The ICAL TEFL Blog is an informal collection of articles written by ICAL TEFL staff on all aspects of TEFL and language in the widest possible sense. We also welcome posts by guest bloggers; if you would like the opportunity to post here, please see here.
The views expressed here are the individual views of ICAL staff or guest bloggers and do not necessarily reflect the views of ICAL TEFL as a training provider.
I started teaching three weeks after I graduated and began an incredible journey which has seen me working in Spain, Italy, Thailand, India, Tunisia, Mexico and the UK with a deluge of experiences most people can't even imagine.
Anyone who has taught English abroad knows that this is what happens...
It's raging through the British press: the ugliest accents in the UK are Scouse, the whining, whinge from Liverpool and the blocked nasal drone of Brummie from Birmingham!
And then, barely raising a surprised eyebrow, at the top of the scale with the most attractive accent is the soft, gentle lilt of Southern Ireland.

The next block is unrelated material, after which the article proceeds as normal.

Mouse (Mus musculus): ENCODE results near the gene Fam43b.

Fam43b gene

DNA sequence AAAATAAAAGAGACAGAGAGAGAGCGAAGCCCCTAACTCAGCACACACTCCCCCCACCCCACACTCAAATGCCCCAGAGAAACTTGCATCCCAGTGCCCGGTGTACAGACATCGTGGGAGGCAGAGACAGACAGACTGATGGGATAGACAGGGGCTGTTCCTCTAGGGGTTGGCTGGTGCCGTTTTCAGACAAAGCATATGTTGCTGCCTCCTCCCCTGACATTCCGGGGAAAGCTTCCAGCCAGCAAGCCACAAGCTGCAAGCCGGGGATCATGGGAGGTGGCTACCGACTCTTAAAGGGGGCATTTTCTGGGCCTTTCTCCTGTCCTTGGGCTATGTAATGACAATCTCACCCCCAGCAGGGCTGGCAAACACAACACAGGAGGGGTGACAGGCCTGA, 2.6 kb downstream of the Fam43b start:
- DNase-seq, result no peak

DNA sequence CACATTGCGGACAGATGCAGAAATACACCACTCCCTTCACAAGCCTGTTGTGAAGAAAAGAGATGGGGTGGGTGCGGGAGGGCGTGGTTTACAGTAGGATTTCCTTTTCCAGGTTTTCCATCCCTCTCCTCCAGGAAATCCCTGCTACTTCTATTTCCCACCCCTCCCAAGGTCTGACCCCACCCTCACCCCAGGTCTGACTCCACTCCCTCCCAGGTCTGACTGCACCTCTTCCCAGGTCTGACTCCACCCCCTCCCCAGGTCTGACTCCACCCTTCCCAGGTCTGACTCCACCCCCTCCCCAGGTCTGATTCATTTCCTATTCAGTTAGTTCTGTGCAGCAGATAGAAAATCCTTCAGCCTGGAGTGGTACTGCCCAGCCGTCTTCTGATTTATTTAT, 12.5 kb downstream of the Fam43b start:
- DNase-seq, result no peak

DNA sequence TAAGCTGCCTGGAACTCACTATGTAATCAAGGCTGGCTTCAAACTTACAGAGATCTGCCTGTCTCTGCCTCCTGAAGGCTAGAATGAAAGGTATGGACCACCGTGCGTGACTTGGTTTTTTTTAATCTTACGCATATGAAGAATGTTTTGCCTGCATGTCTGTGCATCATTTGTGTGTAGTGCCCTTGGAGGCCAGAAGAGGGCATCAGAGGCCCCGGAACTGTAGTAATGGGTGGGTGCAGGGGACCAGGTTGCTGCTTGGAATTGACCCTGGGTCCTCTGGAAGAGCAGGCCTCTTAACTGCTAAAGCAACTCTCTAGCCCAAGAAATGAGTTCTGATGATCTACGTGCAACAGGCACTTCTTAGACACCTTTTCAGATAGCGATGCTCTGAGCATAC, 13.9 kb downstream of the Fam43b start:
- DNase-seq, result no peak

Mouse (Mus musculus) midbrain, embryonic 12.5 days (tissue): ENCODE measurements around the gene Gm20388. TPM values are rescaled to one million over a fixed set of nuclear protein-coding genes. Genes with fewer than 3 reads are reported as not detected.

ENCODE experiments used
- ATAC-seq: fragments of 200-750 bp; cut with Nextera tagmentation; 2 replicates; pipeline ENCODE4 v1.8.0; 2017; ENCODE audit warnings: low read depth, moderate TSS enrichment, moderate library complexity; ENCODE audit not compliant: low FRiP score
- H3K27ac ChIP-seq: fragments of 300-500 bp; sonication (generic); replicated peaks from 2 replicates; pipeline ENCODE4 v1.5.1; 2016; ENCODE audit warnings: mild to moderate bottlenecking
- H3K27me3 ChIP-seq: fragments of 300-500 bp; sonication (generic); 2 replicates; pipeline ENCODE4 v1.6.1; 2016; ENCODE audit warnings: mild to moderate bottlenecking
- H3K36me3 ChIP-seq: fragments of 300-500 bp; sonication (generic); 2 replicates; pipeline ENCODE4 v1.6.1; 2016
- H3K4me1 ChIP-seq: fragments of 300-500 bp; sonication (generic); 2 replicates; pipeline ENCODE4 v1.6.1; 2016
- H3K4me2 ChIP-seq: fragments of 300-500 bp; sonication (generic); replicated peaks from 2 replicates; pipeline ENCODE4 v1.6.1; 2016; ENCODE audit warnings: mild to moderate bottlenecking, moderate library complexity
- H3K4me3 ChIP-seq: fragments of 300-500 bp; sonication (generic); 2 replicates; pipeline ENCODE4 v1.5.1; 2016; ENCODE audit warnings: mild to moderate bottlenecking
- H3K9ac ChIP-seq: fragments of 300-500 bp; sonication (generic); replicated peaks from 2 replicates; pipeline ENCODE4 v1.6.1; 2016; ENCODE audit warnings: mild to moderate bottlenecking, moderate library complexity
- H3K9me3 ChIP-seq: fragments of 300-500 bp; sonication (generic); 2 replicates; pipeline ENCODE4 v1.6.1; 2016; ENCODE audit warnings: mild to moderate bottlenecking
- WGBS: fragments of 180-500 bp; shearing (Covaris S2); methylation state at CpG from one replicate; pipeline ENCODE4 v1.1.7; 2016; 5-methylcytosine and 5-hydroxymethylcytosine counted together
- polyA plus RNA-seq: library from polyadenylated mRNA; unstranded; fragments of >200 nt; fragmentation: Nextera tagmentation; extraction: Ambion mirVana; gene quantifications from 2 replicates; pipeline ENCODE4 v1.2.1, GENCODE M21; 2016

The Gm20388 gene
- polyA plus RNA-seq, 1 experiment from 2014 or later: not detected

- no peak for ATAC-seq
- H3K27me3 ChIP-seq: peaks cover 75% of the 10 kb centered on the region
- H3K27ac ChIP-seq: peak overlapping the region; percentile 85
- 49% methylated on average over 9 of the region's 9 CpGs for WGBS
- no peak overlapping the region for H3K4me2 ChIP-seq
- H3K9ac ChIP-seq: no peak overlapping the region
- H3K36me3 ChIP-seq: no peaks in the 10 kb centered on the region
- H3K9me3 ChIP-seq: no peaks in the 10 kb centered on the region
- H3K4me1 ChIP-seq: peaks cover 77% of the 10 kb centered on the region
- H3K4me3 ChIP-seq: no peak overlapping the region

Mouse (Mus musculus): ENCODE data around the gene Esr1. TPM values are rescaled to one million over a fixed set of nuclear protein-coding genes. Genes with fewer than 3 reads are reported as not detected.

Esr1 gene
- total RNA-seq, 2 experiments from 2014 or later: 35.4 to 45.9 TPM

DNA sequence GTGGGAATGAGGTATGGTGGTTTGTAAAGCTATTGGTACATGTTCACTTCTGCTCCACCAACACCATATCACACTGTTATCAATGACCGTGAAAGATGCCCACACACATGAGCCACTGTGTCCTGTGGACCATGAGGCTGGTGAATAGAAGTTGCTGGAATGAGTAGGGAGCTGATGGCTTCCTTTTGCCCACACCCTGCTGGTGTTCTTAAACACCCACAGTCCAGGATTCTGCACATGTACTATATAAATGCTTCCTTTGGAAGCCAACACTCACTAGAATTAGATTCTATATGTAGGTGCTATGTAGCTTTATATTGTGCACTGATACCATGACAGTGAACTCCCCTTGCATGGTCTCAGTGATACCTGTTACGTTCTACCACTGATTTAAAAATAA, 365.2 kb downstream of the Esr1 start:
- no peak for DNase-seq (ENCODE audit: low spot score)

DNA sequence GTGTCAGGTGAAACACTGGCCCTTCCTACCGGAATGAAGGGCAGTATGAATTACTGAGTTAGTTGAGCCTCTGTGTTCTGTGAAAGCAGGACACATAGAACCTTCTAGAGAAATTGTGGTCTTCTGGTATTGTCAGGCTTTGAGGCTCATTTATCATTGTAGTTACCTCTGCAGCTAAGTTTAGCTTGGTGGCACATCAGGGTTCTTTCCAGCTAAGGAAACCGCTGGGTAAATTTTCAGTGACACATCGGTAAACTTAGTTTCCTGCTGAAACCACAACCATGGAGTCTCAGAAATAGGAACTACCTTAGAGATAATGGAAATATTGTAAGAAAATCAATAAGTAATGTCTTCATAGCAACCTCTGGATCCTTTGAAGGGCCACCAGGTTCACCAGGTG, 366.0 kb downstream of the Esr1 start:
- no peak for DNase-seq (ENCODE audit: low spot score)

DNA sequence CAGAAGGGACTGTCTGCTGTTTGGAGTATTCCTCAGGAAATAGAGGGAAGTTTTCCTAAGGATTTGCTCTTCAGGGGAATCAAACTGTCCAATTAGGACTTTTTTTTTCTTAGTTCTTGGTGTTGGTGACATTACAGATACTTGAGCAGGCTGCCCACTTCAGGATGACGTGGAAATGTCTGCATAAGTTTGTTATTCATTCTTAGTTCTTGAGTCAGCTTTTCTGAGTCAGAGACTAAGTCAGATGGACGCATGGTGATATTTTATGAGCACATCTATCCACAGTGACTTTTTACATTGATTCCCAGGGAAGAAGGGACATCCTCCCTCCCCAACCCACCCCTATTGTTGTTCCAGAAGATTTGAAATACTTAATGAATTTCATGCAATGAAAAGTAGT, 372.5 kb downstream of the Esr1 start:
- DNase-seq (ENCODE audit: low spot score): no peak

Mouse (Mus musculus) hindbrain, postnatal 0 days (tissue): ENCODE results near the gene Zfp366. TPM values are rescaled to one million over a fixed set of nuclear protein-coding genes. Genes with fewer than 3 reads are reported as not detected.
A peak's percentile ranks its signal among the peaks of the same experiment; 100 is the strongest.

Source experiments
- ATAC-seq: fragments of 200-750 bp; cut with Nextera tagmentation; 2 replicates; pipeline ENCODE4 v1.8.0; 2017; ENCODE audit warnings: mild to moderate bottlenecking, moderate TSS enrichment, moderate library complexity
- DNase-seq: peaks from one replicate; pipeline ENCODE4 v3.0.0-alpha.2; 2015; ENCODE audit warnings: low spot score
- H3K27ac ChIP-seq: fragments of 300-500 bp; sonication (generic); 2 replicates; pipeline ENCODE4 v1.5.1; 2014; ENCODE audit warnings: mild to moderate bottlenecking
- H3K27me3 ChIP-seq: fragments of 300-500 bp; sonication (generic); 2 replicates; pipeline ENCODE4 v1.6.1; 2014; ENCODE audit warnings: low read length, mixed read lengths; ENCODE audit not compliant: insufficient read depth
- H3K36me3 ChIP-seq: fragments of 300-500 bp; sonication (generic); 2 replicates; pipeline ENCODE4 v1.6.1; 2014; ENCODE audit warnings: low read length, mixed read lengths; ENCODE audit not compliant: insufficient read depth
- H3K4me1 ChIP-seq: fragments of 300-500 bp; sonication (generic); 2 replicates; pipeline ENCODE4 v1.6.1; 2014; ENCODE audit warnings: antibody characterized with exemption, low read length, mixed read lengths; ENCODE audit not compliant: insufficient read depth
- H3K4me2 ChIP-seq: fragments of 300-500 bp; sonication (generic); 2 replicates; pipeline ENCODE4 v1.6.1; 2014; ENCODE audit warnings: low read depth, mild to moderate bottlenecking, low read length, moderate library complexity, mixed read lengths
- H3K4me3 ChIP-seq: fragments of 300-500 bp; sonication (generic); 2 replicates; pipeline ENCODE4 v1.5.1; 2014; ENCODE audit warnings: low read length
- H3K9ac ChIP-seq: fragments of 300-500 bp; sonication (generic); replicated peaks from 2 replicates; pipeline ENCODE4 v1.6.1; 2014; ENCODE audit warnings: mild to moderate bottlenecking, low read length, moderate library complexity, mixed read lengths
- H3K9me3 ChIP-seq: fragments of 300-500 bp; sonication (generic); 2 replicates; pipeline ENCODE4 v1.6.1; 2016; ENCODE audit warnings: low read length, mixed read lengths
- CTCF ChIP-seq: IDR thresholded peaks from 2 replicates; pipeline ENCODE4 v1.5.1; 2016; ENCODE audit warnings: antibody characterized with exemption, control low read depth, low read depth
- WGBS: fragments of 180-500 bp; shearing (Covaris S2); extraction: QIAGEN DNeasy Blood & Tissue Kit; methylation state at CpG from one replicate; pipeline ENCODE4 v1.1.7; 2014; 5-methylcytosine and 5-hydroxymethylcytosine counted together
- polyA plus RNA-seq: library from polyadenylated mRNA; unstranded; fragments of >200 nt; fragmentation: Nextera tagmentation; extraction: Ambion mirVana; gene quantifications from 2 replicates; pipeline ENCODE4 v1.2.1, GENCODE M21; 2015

It's all utter baloney of course but the papers won't tell you that...
He could not decide which TEFL course to take: ours or another one. And one of the factors which worried him was that the other TEFL course was "accredited" by IATEFL.
Now you'll notice I put "accreditation" in inverted commas. I did that quite simply because it was a scam. And here's why...
First it was film. Then radio. Then TV. Then video. Then computers. Then MOOCs...
And they were wrong. Wrong every time. Wrong all the time.
Some say it's a demeaning and offensive title, if not outright racist. Others say it's fine and that it's ridiculous to question it.
So opinion is divided which means, of course, that we need to ask the question outright and try and find an answer for sure: Is the name Chinese Whispers offensive or not?
Some say that it's full of scams, others say that it's perfectly safe.
But what's the truth? What's your story?
Following the revelation there's been a lot of soul searching in the country as to where the blame lies and what can be done about it.
An editorial blog by our Asian TEFL expert, Judy Kim.